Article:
## How to start – outline of steps

- Read over the introduction, even if you don’t understand a lot of it, and check the references being mentioned throughout.
- Read over the introductions of a couple of those, to get a better understanding of the context of your article/problem, see what else has been done in the area.
- Once you feel like you know the general (not all the details yet) idea of what’s being asked and how it’s being approached, read through the article
- The intent of reading it the first time is not to understand everything, and in fact you may not understand anything of some of the sections; it’s to be able to fill in the gaps on re-reads, and with other resources
- What might help during these steps:
- Find survey articles (google “survey article [my topic]”)
- Find PhD thesis or MSc thesis papers about your question or a related one (they might give more examples and details)
- Take notes on at least the introduction, and maybe the first section (at least for now, start at the beginning)
- Look for textbooks that explain these topics in more depth, especially if they have examples written out
- Look for seminars/talks about the paper

## If you’re stuck:

- Sometimes details are deeply hidden or omitted for page constraints
- An extended version of the paper may be on arxiv

- Be aware that there are gonna be typos (footnote: “However, when, as a graduate student, one encounters the task of reading a technical mathematical paper for the first time, it is often the case that one loses much of one’s higher reading skills, reverting instead to a more formal and tedious line-by-line interpretation of the text. As a consequence, a single typo or undefined term in the paper can cause one’s comprehension of the paper to grind to a complete halt, in much the same way that it would to a computer.” from Terry Tao’s blog)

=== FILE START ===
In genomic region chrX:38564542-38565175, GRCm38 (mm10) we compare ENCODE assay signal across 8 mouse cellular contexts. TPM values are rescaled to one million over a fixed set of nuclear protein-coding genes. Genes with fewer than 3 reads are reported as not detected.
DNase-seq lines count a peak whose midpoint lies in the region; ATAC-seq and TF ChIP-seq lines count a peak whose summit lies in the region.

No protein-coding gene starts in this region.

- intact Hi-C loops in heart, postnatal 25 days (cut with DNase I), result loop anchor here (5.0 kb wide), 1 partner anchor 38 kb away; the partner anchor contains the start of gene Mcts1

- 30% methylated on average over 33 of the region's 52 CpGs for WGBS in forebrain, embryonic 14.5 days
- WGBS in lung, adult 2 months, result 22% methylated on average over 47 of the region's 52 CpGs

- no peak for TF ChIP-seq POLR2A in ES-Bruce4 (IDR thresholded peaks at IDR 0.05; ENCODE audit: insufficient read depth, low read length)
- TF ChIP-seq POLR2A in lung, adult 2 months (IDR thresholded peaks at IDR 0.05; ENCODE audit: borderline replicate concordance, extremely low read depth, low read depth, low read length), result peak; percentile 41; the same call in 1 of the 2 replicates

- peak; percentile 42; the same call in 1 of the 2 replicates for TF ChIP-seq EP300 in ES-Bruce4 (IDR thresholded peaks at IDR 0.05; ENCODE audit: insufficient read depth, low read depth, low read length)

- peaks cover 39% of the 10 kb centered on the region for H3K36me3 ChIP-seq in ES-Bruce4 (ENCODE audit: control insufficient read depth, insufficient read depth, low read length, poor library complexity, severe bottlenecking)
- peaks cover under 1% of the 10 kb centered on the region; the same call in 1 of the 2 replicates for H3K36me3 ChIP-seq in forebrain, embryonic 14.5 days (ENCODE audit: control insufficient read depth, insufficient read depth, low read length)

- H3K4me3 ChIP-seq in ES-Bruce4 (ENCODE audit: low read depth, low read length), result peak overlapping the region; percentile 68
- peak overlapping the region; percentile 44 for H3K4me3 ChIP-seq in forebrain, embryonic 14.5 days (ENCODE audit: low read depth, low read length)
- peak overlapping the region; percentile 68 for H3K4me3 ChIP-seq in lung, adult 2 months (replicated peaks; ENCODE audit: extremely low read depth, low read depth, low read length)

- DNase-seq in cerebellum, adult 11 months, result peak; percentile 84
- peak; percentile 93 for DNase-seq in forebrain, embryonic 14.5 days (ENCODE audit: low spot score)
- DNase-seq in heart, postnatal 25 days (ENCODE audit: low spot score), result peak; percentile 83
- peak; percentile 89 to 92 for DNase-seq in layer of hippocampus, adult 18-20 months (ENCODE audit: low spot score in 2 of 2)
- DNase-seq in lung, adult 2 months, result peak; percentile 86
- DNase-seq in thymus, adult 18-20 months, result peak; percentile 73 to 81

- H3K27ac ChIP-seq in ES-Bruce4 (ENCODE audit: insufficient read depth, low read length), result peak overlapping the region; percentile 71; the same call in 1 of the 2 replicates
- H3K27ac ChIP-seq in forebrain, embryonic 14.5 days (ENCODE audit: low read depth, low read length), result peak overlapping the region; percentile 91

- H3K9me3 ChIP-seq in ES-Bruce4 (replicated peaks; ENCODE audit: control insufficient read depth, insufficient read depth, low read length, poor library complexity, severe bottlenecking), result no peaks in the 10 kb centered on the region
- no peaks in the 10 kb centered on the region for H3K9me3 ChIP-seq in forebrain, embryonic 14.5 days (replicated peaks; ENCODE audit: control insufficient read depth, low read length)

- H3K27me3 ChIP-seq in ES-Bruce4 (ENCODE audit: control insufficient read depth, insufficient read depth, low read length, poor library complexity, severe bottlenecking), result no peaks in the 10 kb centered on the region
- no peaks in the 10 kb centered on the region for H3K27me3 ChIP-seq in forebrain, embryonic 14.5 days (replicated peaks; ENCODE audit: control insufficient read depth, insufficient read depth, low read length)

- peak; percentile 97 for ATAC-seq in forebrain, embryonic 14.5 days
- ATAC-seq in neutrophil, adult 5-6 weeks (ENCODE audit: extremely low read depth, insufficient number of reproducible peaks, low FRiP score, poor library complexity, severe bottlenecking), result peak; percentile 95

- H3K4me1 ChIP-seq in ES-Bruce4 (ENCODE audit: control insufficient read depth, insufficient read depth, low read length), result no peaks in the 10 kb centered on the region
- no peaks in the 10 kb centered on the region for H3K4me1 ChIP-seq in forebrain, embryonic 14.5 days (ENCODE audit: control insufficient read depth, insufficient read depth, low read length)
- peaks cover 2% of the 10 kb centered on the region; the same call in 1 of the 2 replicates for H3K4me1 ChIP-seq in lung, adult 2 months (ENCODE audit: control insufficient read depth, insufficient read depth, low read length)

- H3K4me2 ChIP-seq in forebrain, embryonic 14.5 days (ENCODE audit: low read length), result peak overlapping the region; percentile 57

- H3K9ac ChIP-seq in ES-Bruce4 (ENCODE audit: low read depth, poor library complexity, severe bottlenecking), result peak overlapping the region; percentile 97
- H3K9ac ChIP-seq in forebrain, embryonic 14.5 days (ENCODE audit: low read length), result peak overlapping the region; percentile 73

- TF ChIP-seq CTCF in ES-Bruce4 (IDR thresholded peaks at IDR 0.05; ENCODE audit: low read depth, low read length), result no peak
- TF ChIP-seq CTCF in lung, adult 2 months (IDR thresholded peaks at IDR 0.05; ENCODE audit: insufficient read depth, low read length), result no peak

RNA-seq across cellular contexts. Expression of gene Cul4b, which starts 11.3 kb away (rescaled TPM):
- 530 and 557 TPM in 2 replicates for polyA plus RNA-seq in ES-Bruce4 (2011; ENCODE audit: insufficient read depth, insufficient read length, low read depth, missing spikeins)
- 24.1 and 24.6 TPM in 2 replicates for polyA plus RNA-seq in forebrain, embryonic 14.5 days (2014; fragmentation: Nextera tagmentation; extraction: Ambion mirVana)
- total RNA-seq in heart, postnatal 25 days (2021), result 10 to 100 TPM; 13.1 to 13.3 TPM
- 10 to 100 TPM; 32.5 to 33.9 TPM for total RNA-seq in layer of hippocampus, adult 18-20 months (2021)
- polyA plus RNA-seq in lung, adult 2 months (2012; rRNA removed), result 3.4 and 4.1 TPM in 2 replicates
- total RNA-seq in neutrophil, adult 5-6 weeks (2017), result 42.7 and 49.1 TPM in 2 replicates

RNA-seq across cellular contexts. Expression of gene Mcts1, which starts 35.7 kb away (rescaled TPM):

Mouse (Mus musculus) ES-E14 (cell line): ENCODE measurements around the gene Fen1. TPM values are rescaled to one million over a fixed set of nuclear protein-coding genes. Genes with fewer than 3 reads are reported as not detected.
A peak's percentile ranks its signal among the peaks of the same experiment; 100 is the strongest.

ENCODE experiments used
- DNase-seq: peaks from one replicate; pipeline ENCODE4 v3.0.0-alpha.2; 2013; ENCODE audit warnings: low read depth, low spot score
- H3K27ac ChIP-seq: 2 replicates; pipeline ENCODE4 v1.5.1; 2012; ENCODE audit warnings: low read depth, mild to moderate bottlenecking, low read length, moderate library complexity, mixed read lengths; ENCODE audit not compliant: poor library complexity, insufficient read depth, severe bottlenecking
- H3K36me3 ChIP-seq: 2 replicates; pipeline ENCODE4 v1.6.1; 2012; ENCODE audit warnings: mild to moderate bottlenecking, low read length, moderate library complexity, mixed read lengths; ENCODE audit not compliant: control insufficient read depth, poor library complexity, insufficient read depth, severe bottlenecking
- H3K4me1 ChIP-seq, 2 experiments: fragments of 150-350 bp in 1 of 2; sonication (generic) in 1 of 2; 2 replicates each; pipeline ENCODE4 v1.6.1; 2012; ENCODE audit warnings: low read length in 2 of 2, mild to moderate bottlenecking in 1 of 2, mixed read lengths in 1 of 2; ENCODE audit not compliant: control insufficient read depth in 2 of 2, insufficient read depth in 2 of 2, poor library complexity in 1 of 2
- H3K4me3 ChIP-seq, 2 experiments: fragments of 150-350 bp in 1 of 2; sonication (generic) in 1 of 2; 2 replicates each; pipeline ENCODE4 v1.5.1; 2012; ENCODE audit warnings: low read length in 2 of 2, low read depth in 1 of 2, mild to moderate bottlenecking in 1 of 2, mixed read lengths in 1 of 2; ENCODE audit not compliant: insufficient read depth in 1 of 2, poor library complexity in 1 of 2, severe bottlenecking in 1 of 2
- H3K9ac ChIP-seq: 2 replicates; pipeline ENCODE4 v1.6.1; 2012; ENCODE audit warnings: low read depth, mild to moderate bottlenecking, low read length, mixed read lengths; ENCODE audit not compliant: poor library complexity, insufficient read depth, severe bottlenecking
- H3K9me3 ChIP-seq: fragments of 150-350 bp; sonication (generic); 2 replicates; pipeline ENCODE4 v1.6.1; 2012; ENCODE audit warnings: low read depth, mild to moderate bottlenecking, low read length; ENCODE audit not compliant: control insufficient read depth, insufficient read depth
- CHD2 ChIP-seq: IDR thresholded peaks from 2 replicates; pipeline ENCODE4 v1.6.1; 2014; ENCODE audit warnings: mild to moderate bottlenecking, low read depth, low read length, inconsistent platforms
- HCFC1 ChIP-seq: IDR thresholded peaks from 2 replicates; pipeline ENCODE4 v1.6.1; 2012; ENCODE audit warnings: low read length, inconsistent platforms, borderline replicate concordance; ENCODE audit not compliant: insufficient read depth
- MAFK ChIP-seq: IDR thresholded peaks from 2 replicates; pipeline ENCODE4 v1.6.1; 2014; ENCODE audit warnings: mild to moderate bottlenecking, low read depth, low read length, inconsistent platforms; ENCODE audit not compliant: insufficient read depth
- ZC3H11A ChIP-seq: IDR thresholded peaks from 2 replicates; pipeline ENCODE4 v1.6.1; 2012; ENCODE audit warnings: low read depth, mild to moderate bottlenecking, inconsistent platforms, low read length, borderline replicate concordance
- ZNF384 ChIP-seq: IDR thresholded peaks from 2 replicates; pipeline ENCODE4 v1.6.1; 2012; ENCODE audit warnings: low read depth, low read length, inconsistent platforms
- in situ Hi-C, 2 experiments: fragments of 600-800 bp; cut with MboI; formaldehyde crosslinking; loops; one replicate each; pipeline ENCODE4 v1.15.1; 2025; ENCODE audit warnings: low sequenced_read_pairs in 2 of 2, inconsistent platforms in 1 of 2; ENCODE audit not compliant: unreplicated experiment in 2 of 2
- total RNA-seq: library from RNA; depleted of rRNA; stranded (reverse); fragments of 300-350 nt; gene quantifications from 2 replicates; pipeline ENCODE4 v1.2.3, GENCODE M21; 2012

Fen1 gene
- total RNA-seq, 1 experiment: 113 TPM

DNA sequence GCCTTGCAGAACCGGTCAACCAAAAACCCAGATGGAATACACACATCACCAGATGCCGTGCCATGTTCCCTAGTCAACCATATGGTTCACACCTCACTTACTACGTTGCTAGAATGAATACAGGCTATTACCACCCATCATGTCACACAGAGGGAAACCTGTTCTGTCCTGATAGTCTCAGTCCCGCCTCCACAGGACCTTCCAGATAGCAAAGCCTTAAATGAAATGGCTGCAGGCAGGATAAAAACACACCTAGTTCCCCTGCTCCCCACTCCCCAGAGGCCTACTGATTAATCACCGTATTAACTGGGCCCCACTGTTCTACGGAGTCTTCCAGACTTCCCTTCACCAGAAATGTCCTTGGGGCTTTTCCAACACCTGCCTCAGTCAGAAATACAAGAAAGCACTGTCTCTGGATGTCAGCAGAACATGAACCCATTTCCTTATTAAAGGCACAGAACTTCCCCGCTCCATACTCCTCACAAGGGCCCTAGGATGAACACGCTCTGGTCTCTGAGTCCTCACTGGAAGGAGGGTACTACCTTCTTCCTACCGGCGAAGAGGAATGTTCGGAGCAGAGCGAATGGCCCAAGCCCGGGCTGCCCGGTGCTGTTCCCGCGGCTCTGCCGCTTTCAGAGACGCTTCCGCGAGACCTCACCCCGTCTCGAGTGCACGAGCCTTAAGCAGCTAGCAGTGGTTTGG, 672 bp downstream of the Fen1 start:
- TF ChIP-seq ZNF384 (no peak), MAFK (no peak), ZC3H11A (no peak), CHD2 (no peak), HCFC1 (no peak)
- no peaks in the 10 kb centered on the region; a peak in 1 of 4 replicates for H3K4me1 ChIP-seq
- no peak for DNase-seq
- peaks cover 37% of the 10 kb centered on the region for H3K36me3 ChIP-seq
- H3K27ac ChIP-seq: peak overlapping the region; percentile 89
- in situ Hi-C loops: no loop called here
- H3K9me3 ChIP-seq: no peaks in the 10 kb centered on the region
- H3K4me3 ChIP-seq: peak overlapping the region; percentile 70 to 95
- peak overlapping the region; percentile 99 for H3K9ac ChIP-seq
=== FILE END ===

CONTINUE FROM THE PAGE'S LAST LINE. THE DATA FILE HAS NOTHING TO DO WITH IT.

- Compare with similar sections of the paper
- Recognize what the author is trying to do, and how the step fits into the overall argument, don’t just formally read line by line

- Try and find a simpler paper, or a paper which uses the same argument to solve an easier problem (check the references)
- A paper will usually tell you when they’re following another paper for a section of the proof

- Find something to try!
- Even if you’re completely lost on how to justify a step, just try the first thing which comes to mind. It might not work, but understanding why it doesn’t is still progress

- Find a way to turn large parts of the paper into one step
- A paper may be going through a very complicated construction or a long computation which can be summarized as simply “getting a bound” or something similar.
- Look at what the step you’re stuck on is trying to prove, and how it comes into play in the larger structure.
- In this case, there is no need to spend time understanding “unnecessary” parts of the proof, unless you’re incorporating the arguments into your own research

## General advice:

- Check your understanding of the ideas (not just the technical details)